PM Lee 'deeply saddened' by sister's claim he abused power
PM Lee refutes sister's allegation he abused power to mark father's death anniversary
It was unfortunate that the differences between Prime Minister Lee Hsien Loong and Dr Lee Wei Ling over how to remember their late father were made public.
"For most families, such would be a private matter. But not in the case of Lee Kuan Yew, who was first among equals in the founding generation of leaders, and remains writ large and deeply etched in the Singapore psyche," said Singapore Management University law don Eugene Tan.
The disagreement between the siblings was revealed yesterday in a Facebook post by Dr Lee.
At about 1pm, she published a series of e-mail exchanges between herself and The Straits Times editors over the draft of a commentary she had written, which criticised the commemorations for the first anniversary of her father's death.
This post comes two weeks after she published a commentary on her Facebook page, saying her father would have "cringed" at the commemorations.
Last month, a series of activities were held to mark the one-year passing of Mr Lee .
These included the giving out of artillery shell casings from the 21-gun salute fired during the state funeral to 21 organisations and individuals to express PM Lee's gratitude for their part in Mr Lee's life and Singapore.
A portrait, made up of 4,877 erasers of Mr Lee, was also showcased at The Red Box in Somerset Road.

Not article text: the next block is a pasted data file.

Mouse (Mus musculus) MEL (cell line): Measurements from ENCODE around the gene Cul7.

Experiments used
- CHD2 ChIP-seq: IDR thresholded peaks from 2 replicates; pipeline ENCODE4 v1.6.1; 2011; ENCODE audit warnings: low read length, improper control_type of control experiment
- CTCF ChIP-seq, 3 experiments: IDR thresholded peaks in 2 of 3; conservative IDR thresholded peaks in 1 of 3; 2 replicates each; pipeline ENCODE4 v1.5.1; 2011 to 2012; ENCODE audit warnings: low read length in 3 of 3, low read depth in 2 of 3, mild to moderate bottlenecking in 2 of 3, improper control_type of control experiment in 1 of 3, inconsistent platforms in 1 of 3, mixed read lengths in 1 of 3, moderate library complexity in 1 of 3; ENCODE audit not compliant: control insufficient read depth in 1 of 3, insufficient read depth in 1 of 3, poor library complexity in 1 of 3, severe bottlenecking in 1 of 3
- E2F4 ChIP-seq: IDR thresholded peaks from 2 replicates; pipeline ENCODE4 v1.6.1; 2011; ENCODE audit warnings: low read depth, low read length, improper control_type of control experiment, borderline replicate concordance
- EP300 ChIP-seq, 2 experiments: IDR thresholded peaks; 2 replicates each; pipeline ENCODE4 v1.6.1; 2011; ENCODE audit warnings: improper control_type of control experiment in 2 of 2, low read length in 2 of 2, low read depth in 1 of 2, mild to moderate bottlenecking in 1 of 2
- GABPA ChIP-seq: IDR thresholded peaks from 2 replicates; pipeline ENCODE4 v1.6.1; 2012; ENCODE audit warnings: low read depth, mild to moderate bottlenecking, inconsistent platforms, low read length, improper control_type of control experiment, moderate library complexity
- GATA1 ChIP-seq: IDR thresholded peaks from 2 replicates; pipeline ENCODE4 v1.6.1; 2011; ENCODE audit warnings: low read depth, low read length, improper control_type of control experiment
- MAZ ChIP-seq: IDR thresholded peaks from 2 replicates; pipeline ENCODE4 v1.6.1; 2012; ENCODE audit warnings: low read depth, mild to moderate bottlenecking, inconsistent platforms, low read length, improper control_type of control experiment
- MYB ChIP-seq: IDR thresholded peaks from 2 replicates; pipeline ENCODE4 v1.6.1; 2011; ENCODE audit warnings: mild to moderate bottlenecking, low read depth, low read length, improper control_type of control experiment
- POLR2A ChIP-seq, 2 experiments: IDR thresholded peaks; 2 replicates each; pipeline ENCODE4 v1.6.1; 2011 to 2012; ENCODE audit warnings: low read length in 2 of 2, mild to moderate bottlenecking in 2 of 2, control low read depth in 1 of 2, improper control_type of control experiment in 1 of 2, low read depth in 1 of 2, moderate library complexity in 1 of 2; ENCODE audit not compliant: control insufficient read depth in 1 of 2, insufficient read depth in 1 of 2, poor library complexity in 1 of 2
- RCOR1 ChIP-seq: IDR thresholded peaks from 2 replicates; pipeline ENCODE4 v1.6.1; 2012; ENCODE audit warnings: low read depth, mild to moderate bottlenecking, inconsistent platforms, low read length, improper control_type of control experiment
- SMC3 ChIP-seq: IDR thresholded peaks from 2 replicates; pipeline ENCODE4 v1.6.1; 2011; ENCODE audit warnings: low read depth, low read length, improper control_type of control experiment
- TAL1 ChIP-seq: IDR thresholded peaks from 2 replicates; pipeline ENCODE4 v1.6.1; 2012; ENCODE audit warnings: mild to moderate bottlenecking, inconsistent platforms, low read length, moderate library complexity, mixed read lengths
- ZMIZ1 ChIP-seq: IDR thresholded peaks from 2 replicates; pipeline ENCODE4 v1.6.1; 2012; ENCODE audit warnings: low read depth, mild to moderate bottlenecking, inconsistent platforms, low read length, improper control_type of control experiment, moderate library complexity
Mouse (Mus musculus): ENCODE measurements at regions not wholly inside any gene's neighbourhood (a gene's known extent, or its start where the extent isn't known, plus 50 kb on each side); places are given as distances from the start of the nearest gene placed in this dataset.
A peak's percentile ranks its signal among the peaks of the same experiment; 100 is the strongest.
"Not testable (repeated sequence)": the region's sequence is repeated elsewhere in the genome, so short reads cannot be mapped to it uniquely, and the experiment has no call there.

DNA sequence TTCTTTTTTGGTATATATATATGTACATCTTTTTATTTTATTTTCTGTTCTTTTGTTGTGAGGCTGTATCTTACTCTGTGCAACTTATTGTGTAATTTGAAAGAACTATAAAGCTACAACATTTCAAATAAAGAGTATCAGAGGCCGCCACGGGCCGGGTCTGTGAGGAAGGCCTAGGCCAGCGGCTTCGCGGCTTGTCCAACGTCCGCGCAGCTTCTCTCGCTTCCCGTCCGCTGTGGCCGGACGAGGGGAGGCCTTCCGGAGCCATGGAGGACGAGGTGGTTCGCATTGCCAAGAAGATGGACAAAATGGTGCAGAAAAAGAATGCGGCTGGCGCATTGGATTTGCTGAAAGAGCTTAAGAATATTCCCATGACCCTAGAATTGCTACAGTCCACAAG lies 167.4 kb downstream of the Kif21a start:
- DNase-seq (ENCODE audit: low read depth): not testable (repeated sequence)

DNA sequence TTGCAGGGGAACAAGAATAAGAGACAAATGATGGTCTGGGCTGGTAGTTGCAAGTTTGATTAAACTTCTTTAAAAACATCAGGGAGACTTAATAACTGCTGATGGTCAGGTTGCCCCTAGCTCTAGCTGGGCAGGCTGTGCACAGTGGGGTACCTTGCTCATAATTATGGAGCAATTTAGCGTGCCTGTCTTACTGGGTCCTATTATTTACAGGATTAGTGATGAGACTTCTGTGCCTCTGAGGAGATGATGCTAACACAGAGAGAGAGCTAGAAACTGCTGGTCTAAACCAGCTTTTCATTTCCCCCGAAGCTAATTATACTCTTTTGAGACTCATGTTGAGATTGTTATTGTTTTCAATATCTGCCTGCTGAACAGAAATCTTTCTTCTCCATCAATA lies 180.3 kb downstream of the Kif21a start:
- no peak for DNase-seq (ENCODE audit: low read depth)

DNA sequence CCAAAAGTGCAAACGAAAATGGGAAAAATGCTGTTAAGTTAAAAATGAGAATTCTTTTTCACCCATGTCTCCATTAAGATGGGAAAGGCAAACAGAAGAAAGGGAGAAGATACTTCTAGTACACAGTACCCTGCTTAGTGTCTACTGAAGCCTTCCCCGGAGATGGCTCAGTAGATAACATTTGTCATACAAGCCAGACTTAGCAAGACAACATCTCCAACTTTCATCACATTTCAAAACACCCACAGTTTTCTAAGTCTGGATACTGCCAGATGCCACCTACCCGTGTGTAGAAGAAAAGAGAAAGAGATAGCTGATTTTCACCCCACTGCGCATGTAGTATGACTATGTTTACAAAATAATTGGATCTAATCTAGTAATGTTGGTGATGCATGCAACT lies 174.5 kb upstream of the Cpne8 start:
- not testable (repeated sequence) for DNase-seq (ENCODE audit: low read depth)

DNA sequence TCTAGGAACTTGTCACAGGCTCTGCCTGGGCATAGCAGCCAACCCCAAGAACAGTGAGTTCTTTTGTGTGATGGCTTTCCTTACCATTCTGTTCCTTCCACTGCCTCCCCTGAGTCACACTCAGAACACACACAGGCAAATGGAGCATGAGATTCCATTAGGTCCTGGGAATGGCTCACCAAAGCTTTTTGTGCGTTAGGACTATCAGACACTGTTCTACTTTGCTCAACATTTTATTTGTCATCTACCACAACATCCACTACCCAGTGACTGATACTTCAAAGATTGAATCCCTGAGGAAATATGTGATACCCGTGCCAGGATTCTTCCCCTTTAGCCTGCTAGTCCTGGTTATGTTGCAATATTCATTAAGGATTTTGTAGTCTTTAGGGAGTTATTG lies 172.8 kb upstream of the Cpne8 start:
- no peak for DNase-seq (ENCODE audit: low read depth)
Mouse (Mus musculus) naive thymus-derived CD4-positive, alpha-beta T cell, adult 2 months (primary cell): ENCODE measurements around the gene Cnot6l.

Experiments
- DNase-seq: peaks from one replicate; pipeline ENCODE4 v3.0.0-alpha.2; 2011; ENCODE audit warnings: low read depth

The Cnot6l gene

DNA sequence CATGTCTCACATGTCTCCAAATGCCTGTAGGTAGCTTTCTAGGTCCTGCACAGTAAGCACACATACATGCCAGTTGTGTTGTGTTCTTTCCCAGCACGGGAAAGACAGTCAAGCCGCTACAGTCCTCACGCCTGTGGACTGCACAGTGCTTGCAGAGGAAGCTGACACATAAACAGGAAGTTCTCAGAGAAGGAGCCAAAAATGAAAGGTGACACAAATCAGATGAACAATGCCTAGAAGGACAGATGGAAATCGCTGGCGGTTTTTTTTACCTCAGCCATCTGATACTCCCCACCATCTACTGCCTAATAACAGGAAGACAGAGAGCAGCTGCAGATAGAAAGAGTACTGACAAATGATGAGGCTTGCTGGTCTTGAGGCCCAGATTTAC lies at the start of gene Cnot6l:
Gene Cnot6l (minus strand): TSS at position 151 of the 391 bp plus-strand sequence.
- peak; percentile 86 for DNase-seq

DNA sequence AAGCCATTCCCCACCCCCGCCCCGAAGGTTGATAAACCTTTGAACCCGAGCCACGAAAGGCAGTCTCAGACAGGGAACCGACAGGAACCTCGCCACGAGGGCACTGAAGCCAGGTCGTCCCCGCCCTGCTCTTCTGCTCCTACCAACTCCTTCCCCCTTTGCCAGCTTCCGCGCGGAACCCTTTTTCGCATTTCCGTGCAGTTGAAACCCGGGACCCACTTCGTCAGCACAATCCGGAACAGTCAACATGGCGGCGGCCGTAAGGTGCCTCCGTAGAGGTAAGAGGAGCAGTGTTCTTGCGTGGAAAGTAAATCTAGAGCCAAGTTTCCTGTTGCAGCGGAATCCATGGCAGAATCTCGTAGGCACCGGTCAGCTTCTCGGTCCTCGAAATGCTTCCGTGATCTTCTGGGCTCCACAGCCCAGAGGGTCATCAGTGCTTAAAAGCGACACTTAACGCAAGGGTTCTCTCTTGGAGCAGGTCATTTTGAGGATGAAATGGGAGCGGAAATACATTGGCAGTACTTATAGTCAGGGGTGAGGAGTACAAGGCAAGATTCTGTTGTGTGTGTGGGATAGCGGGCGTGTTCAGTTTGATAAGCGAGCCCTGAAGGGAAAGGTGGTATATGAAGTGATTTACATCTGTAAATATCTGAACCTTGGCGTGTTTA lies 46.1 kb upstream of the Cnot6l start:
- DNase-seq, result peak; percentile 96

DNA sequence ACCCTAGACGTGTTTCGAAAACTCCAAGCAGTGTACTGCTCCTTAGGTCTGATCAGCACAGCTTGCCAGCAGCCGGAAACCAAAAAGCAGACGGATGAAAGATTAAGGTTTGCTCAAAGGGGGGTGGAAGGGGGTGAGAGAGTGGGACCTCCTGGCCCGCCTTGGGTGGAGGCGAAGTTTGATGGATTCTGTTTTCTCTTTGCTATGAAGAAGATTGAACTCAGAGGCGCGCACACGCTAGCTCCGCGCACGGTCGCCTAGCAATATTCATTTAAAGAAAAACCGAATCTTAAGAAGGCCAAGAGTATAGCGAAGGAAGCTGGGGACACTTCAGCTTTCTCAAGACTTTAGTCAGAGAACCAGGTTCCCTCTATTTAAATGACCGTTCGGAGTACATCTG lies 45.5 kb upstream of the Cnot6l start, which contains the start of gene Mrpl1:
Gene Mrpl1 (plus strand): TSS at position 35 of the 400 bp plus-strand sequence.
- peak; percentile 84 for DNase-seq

In one of the e-mails, Dr Lee referred to her brother, PM Lee, as "HL" and said they were at odds on "a matter of principle".
She wrote in the e-mail: "HL has no qualms abusing his power to hv a commemoration just one year after LKY died, 'least (sic) we forget'.
"Let's be real, last year's event was so vivid no one will forget it in one yr. But if the power that be wants to establish a dynasty, LKY's daughter will not allow LKY's name to be sullied by a dishonourable son."
On the same day as Dr Lee's post, PM Lee's wife, Temasek Holdings CEO Ho Ching, posted on Facebook a picture of a monkey showing a rude gesture. It was later taken down.
It is not clear why or at exactly what time the picture was posted.
But local socio-political website The Independent said Ms Ho's posting has raised speculation of a feud in the Lee family.
Dr Lee's post was also removed by 5.30pm yesterday, but not before it sent netizens into a tizzy.
The original essay by Dr Lee has garnered over 7,000 shares, and subsequent posts have also been shared thousands of times.
The post has also been picked up by international media agencies such as Xinhua and AFP.
At about 5.30pm, PM Lee rebutted Dr Lee's allegation as untrue in a Facebook post.
He wrote: "The idea that I should wish to establish a dynasty makes even less sense. Meritocracy is a fundamental value of our society, and neither I, the PAP, nor the Singapore public would tolerate any such attempt."
He also said the Cabinet had discussed how we should mark the occasion and that his advice was to leave it to "ground-up efforts" and that groups "should keep their observances in proportion...".
Commenting on the commemorations, National University of Singapore sociologist Tan Ern Ser said some may have been somewhat carried away in their praises.
"Even, unintentionally, coming close to borderline hero worship or promoting a nascent (cult of) personality, but I do not believe this was encouraged by our top leaders," he added.
Dr Gillian Koh, deputy director for research at the Institute of Policy Studies, said Dr Lee's posts highlighted an important issue - the divideover what is the most appropriate way to commemorate Mr Lee's death.